Thursday, September 03, 2009

GPS-fitted autos to our rescue

GPS-fitted autos to our rescue

Commuters will benefit a lot as the government is planning to fit GPS to digital meters of autorickshaws to keep a tab on drivers who overcharge and take detours to jack up the rates, Shwetha S and Ni-et Teronpi report

Shwetha S

Auto drivers struggling to repay loans taken for LPG kits and digital meters may have to organise more funds. Road transport officials are planning to make it mandatory for them to attach GPS system to the digital meters of their autos. This is to prevent tampering and make the system more commuter-friendly.
The government's recent prescription of a green and yellow colour code for autorickshaws have also made drivers see red.
"There were reports that digital meters can also be tampered with. To prevent this, we are going to install GPS integrated digital system to the digital meters so the fare will be calculated and tracking of the autos can also be done," Road Transport Commissioner Bhaskar Rao said.
"If the GPS system is installed to digital meters, nobody can open it. If they try to tamper with the mechanism, the meter will become non-functional. It will take some time to implement this technology. We've ordered installation of digital meters in all autos. Once this process is completed, we will install the GPS system. We have sent the proposal to the department of legal meteorology," he said.
Sources in the legal meteorology department said they are ready to run it but only after all autos shift to digital meters.
"We will run it on a trial basis. If it works, we will regularise it in all the autos. But many autos are still running without digital meters. We have been checking them on a regular basis," a source from the department said.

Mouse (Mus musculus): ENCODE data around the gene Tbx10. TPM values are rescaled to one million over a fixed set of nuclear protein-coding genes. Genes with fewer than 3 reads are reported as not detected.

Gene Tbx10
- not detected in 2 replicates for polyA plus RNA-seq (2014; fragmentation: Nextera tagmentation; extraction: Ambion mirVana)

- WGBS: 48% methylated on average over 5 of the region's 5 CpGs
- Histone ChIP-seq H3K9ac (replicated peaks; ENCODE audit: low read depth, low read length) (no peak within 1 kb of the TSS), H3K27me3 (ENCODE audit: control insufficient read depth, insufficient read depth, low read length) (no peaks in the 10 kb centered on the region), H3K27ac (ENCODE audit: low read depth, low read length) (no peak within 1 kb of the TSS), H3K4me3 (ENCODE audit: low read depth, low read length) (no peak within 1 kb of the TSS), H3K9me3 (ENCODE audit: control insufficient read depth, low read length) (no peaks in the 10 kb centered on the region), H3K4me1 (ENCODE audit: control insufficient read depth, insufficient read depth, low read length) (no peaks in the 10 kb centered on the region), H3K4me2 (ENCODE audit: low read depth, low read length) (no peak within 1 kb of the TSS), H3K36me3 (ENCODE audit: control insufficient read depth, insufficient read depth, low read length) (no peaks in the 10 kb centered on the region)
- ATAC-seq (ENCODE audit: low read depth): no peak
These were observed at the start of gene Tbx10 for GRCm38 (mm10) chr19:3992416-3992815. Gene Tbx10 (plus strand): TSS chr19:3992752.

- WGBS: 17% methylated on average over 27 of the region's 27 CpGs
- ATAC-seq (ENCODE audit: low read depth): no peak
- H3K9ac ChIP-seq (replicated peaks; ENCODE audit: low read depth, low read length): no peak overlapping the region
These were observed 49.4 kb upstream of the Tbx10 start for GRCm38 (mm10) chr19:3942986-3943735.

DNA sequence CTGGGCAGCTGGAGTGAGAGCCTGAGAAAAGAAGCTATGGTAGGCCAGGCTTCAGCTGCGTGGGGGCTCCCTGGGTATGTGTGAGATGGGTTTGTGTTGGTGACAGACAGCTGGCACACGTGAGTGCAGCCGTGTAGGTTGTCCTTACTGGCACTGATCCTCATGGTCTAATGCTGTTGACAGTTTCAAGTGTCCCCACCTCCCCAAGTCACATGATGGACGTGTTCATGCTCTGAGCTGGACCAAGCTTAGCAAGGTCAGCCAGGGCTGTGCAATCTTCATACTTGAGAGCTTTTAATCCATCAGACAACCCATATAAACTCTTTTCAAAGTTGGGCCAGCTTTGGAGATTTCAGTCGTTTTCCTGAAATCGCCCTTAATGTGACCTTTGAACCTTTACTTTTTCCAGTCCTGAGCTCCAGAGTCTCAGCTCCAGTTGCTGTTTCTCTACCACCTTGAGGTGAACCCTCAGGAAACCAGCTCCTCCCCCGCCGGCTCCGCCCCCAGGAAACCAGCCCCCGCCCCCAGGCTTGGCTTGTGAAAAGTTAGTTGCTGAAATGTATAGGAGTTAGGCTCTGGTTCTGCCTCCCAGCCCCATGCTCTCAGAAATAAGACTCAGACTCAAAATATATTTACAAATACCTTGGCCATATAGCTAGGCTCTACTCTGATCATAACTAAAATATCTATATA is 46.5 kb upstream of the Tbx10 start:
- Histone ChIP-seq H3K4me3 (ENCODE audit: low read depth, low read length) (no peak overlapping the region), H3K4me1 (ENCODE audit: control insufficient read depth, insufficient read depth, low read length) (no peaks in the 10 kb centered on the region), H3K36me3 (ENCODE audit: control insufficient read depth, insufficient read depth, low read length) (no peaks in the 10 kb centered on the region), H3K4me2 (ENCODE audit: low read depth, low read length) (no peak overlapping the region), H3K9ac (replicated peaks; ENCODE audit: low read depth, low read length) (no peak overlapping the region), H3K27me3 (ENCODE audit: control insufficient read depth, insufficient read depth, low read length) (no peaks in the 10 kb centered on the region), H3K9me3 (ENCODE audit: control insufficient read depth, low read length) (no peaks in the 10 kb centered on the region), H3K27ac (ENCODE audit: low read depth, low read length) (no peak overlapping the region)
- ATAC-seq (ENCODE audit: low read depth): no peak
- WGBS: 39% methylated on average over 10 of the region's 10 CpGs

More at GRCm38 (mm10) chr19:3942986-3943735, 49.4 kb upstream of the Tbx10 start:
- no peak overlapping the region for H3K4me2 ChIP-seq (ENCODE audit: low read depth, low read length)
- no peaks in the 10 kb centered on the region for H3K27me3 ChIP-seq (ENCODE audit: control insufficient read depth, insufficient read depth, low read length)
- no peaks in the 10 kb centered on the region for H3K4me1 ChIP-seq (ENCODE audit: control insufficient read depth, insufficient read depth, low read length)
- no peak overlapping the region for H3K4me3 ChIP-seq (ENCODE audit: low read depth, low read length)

An auto drivers' union welcomed the move with caution.
"We don't mind if they install GPS system to the digital meters, but to make the digital meters compulsory itself is taking lot of time. About 77,000 autos are running in the city. Of this, only 35,000 are fitted with digital meters. These digital meters should be made compulsory only for four-stroke vehicles. The government is giving us just Rs1,000 as subsidy. If they give Rs3,000, all the autos will install digital meters," said C Sampath, representing Adarsh Auto and Taxi Drivers Association.
On the proposed colour code, he said it would be an additional burden for drivers.
"We're are struggling to repay the loan of Rs15,000 availed for installing the LPG kit. Now if the colour code is to be followed, the cost of repainting the autorickshaws to green and yellow would mean an additional expenditure of Rs10,000 to Rs12,000. It will impossible for us to pay such a big amount," he said.
If the government is so adamant in implementing the code, it should increase the aid for purchase of four-stroke engines from Rs10,000 to Rs25,000.
"Newly manufactured autos will come in the prescribed colour. They will be in good condition and we can escape from spending money on repainting the existing autos. We will not have any problem in spending money on new vehicles as it will serve us for a longer period", he said.
He said the government should provide financial assistance to auto drivers instead of introducing newer and newer policies.
"When LPG kit was made mandatory for all autos, the amount given for purchase of the kit was only Rs2,000 while its actual cost was Rs15,000. Similarly, when the digital meter was introduced, the government gave us only Rs1,000," he said.
Apart from seeking financial aid to keep up with the changing policies of the government in relation to autos, the union wants accident benefits to be raised from Rs50,000 to Rs100,000. It also wants speedy distribution of smart cards.


At Thursday, September 3, 2009 at 8:42:00 PM GMT+5:30, Anonymous Sridhar said...

Whats the use of this, when auto drivers in many parts of bangalore, especially in Whitefield area don't at all use meters but have a fixed rate, or Rs 12 - 15 per km. The residents don't have much choice - either get into an already fully packed overloaded bus or pay high fares and get into these autos.


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